4. Marketing Professional– Especially in the beginning, one of the biggest (yet most easily overlooked) elements of owning any successful business is marketing to potential clients. Your doors might be open, but how will anyone know if you don’t spread the word? When it comes to advertising your new clinic, don’t underestimate the power of partnering with a creative professional. Not only can a marketing professional help you craft your logo, set up your social media, and create a valuable email campaign, they can develop an overarching strategy that will help you to stay focused while you break into the local market.
  5. Malpractice Insurer- Insured by another company for many years without a single claim, Wear was shocked when she learned that her current insurer was unwilling to negotiate a contract between her and her physician. According to Wear, other than dealing with Medicaid, the issue of medical malpractice insurance was the single most frustrating and time-consuming obstacle to getting off the ground. Since you cannot open your doors without coverage, securing medical malpractice insurance is a must. As costs and coverage options can vary by large margins, do shop around. Be on the lookout for an agency that has a history of protecting NPs as well as experience in covering other healthcare professionals.Once you find a physician, they may be, understandably, unwilling to have their malpractice insurance premiums increase due to their involvement in your clinic. An experienced malpractice insurer will work to find the best solution for both entities, act as a consultant, and help simplify the insurance process. “For (the CM&F) entity to understand what we’re doing, to support that endeavor, be a resource, and be able to connect the pieces with the doc,” says Wear, “It was worth the wait.”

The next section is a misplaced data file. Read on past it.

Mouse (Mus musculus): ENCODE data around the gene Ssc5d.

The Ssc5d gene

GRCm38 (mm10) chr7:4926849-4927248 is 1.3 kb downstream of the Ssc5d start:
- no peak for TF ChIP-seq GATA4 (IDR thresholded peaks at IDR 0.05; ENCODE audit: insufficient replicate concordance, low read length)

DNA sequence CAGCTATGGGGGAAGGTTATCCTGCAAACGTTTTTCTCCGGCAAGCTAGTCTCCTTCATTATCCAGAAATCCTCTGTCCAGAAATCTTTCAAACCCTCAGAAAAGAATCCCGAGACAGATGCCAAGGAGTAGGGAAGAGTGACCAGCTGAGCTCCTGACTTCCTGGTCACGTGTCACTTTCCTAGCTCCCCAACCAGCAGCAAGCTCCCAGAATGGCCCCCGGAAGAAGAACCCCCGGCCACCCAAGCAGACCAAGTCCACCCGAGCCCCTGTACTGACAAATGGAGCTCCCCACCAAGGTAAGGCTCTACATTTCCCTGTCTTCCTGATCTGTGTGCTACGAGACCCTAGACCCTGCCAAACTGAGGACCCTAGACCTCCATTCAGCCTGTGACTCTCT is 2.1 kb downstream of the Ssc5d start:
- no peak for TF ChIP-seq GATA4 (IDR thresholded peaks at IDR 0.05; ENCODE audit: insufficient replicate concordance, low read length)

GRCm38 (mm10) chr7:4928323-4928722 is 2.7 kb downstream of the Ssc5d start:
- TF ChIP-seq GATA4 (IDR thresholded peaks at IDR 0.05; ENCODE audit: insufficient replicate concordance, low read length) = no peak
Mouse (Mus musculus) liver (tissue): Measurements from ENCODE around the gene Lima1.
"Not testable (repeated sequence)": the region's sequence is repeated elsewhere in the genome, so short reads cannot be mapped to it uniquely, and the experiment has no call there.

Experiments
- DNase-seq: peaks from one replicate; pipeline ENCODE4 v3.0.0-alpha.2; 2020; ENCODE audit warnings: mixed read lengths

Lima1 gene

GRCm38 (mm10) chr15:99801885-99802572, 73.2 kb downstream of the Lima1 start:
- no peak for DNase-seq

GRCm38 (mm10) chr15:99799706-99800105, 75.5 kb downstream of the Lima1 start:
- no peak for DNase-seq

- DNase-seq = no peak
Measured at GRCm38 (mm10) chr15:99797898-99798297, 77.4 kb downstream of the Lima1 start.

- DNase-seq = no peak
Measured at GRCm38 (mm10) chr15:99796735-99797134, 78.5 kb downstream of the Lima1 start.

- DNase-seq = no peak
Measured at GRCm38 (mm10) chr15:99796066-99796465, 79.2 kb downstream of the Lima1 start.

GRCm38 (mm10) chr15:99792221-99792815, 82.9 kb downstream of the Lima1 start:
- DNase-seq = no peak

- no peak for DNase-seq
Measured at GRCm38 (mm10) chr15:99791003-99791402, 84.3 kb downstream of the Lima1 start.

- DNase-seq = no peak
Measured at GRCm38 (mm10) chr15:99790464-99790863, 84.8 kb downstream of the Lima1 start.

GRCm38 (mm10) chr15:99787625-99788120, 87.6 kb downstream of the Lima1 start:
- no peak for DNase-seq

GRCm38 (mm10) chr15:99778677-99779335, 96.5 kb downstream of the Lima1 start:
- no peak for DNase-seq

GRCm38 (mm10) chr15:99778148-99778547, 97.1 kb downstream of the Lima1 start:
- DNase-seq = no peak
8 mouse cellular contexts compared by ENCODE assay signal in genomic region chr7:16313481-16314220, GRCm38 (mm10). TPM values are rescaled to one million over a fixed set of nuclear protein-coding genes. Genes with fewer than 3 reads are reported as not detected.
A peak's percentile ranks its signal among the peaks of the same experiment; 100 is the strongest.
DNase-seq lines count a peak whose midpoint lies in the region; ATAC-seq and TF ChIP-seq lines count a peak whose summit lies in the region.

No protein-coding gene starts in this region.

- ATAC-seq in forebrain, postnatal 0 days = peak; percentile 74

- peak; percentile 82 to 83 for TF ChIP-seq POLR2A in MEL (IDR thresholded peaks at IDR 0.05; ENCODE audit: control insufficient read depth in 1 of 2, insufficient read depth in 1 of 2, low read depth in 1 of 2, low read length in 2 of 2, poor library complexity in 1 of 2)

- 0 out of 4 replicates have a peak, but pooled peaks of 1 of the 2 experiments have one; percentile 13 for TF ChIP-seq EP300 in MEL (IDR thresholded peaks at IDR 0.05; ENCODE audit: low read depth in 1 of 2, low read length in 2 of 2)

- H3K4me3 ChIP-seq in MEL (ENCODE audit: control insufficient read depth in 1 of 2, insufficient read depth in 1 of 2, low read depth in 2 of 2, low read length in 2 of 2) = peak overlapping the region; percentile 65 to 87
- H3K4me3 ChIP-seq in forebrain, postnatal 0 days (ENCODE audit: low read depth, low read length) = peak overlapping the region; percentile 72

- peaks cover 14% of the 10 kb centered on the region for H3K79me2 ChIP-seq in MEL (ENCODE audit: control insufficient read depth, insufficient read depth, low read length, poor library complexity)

6. IT Professional- As an NP clinic owner, you will be handling confidential patient records that require a secure network. Hiring an experienced IT professional is imperative when setting up your office, and you will continue to appreciate this professional relationship as you will, undoubtedly, experience future IT issues. Develop this relationship early on to avoid stressful situations along the way.